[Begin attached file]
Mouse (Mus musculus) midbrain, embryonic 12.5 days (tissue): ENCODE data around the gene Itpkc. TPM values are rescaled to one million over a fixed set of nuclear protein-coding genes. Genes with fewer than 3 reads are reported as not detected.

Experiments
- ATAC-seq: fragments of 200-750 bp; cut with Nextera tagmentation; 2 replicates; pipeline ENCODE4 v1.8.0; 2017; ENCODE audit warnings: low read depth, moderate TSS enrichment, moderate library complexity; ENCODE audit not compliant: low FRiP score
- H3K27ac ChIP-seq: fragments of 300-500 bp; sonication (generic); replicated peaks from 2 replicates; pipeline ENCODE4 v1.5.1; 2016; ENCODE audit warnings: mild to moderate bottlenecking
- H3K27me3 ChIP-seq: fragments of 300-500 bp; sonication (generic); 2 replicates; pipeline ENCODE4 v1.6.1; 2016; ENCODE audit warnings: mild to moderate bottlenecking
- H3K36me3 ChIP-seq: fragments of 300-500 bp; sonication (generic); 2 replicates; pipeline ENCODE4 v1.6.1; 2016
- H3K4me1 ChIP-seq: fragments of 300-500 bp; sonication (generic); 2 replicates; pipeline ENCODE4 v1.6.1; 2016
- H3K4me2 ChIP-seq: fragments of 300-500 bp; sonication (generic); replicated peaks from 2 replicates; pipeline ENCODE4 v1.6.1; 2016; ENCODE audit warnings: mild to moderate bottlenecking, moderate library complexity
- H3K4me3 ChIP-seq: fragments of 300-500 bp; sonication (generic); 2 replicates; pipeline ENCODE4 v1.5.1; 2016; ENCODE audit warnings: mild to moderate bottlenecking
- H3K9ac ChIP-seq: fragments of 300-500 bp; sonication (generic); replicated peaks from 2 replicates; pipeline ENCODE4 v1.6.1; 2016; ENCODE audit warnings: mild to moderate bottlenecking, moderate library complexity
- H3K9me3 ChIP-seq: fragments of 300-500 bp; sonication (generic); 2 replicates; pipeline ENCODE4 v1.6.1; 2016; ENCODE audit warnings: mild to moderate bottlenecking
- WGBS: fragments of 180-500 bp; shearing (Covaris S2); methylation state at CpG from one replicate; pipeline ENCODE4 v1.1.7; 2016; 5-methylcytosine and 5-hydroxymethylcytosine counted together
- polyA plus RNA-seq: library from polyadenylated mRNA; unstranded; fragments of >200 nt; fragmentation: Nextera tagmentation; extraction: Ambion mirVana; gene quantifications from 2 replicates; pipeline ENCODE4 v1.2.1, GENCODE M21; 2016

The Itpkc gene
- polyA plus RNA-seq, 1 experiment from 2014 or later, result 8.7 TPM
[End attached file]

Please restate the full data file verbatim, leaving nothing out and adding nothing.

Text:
Mouse (Mus musculus) midbrain, embryonic 12.5 days (tissue): ENCODE data around the gene Itpkc. TPM values are rescaled to one million over a fixed set of nuclear protein-coding genes. Genes with fewer than 3 reads are reported as not detected.

Experiments
- ATAC-seq: fragments of 200-750 bp; cut with Nextera tagmentation; 2 replicates; pipeline ENCODE4 v1.8.0; 2017; ENCODE audit warnings: low read depth, moderate TSS enrichment, moderate library complexity; ENCODE audit not compliant: low FRiP score
- H3K27ac ChIP-seq: fragments of 300-500 bp; sonication (generic); replicated peaks from 2 replicates; pipeline ENCODE4 v1.5.1; 2016; ENCODE audit warnings: mild to moderate bottlenecking
- H3K27me3 ChIP-seq: fragments of 300-500 bp; sonication (generic); 2 replicates; pipeline ENCODE4 v1.6.1; 2016; ENCODE audit warnings: mild to moderate bottlenecking
- H3K36me3 ChIP-seq: fragments of 300-500 bp; sonication (generic); 2 replicates; pipeline ENCODE4 v1.6.1; 2016
- H3K4me1 ChIP-seq: fragments of 300-500 bp; sonication (generic); 2 replicates; pipeline ENCODE4 v1.6.1; 2016
- H3K4me2 ChIP-seq: fragments of 300-500 bp; sonication (generic); replicated peaks from 2 replicates; pipeline ENCODE4 v1.6.1; 2016; ENCODE audit warnings: mild to moderate bottlenecking, moderate library complexity
- H3K4me3 ChIP-seq: fragments of 300-500 bp; sonication (generic); 2 replicates; pipeline ENCODE4 v1.5.1; 2016; ENCODE audit warnings: mild to moderate bottlenecking
- H3K9ac ChIP-seq: fragments of 300-500 bp; sonication (generic); replicated peaks from 2 replicates; pipeline ENCODE4 v1.6.1; 2016; ENCODE audit warnings: mild to moderate bottlenecking, moderate library complexity
- H3K9me3 ChIP-seq: fragments of 300-500 bp; sonication (generic); 2 replicates; pipeline ENCODE4 v1.6.1; 2016; ENCODE audit warnings: mild to moderate bottlenecking
- WGBS: fragments of 180-500 bp; shearing (Covaris S2); methylation state at CpG from one replicate; pipeline ENCODE4 v1.1.7; 2016; 5-methylcytosine and 5-hydroxymethylcytosine counted together
- polyA plus RNA-seq: library from polyadenylated mRNA; unstranded; fragments of >200 nt; fragmentation: Nextera tagmentation; extraction: Ambion mirVana; gene quantifications from 2 replicates; pipeline ENCODE4 v1.2.1, GENCODE M21; 2016

The Itpkc gene
- polyA plus RNA-seq, 1 experiment from 2014 or later, result 8.7 TPM